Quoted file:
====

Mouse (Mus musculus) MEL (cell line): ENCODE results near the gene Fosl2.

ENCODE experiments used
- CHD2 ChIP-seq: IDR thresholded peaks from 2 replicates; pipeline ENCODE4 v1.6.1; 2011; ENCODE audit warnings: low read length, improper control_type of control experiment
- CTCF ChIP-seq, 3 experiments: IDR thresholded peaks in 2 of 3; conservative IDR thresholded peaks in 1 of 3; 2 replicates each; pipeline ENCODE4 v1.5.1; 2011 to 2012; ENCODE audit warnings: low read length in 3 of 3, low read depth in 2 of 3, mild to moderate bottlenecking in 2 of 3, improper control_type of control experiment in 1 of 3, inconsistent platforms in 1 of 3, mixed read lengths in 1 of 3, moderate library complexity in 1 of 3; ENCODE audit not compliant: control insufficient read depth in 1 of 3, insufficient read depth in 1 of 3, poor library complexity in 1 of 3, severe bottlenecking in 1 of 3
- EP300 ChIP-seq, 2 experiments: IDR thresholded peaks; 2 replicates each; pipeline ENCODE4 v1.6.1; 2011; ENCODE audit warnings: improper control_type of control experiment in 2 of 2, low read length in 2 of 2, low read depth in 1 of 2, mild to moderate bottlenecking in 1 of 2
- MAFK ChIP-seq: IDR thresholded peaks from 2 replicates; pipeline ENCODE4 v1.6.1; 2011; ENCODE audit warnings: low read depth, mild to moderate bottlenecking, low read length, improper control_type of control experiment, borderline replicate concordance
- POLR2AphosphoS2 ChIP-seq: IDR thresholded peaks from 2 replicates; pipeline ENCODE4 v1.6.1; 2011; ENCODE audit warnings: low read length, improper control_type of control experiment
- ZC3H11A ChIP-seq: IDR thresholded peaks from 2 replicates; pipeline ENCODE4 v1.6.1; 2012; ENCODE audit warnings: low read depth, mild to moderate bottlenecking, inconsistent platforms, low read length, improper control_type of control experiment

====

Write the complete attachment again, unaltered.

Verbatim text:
Mouse (Mus musculus) MEL (cell line): ENCODE results near the gene Fosl2.

ENCODE experiments used
- CHD2 ChIP-seq: IDR thresholded peaks from 2 replicates; pipeline ENCODE4 v1.6.1; 2011; ENCODE audit warnings: low read length, improper control_type of control experiment
- CTCF ChIP-seq, 3 experiments: IDR thresholded peaks in 2 of 3; conservative IDR thresholded peaks in 1 of 3; 2 replicates each; pipeline ENCODE4 v1.5.1; 2011 to 2012; ENCODE audit warnings: low read length in 3 of 3, low read depth in 2 of 3, mild to moderate bottlenecking in 2 of 3, improper control_type of control experiment in 1 of 3, inconsistent platforms in 1 of 3, mixed read lengths in 1 of 3, moderate library complexity in 1 of 3; ENCODE audit not compliant: control insufficient read depth in 1 of 3, insufficient read depth in 1 of 3, poor library complexity in 1 of 3, severe bottlenecking in 1 of 3
- EP300 ChIP-seq, 2 experiments: IDR thresholded peaks; 2 replicates each; pipeline ENCODE4 v1.6.1; 2011; ENCODE audit warnings: improper control_type of control experiment in 2 of 2, low read length in 2 of 2, low read depth in 1 of 2, mild to moderate bottlenecking in 1 of 2
- MAFK ChIP-seq: IDR thresholded peaks from 2 replicates; pipeline ENCODE4 v1.6.1; 2011; ENCODE audit warnings: low read depth, mild to moderate bottlenecking, low read length, improper control_type of control experiment, borderline replicate concordance
- POLR2AphosphoS2 ChIP-seq: IDR thresholded peaks from 2 replicates; pipeline ENCODE4 v1.6.1; 2011; ENCODE audit warnings: low read length, improper control_type of control experiment
- ZC3H11A ChIP-seq: IDR thresholded peaks from 2 replicates; pipeline ENCODE4 v1.6.1; 2012; ENCODE audit warnings: low read depth, mild to moderate bottlenecking, inconsistent platforms, low read length, improper control_type of control experiment